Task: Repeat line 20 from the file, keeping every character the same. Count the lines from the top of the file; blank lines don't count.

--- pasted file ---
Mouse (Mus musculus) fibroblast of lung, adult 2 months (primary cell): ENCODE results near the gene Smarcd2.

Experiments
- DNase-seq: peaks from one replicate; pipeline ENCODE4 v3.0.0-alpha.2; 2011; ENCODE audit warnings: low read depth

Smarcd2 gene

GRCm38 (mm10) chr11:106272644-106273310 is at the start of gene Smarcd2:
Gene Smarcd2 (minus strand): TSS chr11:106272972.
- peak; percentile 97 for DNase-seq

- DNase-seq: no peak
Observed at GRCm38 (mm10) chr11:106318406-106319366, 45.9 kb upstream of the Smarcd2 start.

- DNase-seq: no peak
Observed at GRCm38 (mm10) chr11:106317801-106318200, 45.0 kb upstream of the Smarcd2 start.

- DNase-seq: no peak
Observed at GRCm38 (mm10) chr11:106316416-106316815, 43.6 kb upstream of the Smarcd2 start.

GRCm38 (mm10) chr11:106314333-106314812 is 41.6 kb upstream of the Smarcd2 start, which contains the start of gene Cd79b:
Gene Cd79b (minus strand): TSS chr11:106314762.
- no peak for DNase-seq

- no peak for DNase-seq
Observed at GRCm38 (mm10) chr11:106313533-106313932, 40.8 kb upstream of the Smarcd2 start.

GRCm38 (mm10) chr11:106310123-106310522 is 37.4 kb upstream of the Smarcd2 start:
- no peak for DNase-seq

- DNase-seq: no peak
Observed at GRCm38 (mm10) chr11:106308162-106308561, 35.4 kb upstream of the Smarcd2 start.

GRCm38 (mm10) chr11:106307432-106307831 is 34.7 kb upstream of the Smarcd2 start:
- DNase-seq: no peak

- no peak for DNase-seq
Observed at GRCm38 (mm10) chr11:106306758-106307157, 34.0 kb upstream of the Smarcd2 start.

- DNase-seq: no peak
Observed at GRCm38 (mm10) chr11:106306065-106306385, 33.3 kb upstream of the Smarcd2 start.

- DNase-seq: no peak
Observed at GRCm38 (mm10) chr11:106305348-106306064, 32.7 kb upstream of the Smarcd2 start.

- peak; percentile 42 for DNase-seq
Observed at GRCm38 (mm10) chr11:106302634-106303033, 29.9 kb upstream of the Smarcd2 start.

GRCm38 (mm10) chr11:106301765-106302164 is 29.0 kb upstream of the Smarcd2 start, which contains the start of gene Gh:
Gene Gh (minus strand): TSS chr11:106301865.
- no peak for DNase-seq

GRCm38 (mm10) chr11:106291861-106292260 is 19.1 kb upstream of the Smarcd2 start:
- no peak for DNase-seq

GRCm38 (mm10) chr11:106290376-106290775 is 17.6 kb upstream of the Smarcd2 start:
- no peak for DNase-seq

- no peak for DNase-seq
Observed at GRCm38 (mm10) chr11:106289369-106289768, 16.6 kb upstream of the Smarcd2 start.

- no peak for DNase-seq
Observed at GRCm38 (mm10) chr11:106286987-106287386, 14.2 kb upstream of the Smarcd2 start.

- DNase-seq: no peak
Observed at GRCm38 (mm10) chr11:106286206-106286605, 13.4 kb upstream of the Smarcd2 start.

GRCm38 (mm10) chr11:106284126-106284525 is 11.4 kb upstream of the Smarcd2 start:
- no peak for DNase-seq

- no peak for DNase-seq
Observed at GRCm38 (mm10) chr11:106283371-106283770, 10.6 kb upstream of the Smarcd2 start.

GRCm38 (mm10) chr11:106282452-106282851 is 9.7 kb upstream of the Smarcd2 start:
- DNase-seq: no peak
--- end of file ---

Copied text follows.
- no peak for DNase-seq